SARASOTA, FL (WFLA) – As NOAA begins the search for a new home for its famed Hurricane Hunter aircraft, Sarasota wants to welcome them with open arms. The federal agency is exploring options throughout Tampa Bay, and Sarasota-Bradenton International Airport wants to be considered.
The aircraft will have to be out of MacDill Air Force base by July 2017. President Rick Piccolo of the Sarasota-Bradenton International Airport says he wants his facility in the running. Piccolo said, “We’re part of the Tampa Bay region, so we had an interest to begin with.”
This week, NOAA released a solicitation, looking for hangar space in the Tampa Bay area. The requirements include having enough room for their nine aircraft, a long enough runway, and it must be within 50 miles of MacDill AFB.
Piccolo says Sarasota-Bradenton International fits the bill. It has facilities on site, and they have plenty of space to build new hangers if needed. This bid means more jobs to the area and more revenue for the airport. He said, “We just want to get our hat in the ring and see if we can meet their needs and if we’re able to come to some sort of agreement.”
They’re not alone. Lakeland Linder airport and St. Pete/ Clearwater airport have expressed interest in the contract too.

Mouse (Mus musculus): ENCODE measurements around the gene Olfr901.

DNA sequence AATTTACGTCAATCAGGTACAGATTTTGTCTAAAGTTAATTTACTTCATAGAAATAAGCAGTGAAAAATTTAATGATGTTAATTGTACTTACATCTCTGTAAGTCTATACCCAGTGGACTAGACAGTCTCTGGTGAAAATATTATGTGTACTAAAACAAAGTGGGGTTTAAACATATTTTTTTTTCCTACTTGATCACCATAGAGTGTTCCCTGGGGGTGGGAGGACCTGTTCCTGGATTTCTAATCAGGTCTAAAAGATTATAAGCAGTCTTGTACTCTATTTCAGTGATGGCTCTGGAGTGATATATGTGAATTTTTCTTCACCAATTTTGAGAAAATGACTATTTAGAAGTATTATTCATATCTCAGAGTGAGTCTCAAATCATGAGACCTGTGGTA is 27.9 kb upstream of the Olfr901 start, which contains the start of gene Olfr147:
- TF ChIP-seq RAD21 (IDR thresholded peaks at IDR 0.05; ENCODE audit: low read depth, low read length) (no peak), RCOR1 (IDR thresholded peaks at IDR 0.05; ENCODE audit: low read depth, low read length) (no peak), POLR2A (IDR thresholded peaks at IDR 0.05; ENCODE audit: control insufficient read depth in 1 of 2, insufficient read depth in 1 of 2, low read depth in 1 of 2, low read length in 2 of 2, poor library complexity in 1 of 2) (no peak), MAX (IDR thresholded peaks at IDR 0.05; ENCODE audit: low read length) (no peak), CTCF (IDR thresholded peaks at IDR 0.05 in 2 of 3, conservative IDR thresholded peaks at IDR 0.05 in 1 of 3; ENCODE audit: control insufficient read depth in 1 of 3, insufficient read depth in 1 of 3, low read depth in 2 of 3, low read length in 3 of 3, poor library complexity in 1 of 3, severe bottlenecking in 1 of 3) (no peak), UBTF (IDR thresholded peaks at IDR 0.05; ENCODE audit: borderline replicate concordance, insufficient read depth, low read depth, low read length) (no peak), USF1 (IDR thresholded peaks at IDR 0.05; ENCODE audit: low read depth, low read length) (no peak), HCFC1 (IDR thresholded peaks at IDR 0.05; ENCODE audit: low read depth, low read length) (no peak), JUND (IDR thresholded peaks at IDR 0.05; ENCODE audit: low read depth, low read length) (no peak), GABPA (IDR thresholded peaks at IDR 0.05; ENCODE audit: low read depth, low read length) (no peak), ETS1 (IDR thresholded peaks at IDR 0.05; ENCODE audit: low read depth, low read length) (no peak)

Senator Bill Nelson is happy to see NOAA stay in the area. He said, “Keeping NOAA’s Hurricane Hunters in Tampa Bay is simply the right thing to do. Moving them anywhere else would be highly disruptive to an agency charged with such an important mission.”
Airports that are interested have until April 20 to reach out to NOAA. The agency expects to have the decision made and a lease signed by January 2017. NOAA has said this lease will be for a temporary home, and the contract will not exceed 10 years.
David Hall, a spokesman for NOAA said in a statement, “Under federal procurement policies, NOAA must not disclose who is responding, or which airport will serve as [the Hurricane Hunters’] short-term home until a lease is signed.”
Piccolo is excited over the prospect of a tenant like NOAA. He said, “It’s a win win win for the airport, there’s no downside there.”
This summer NOAA will begin a nationwide search to see where the hurricane hunters will be placed permanently.
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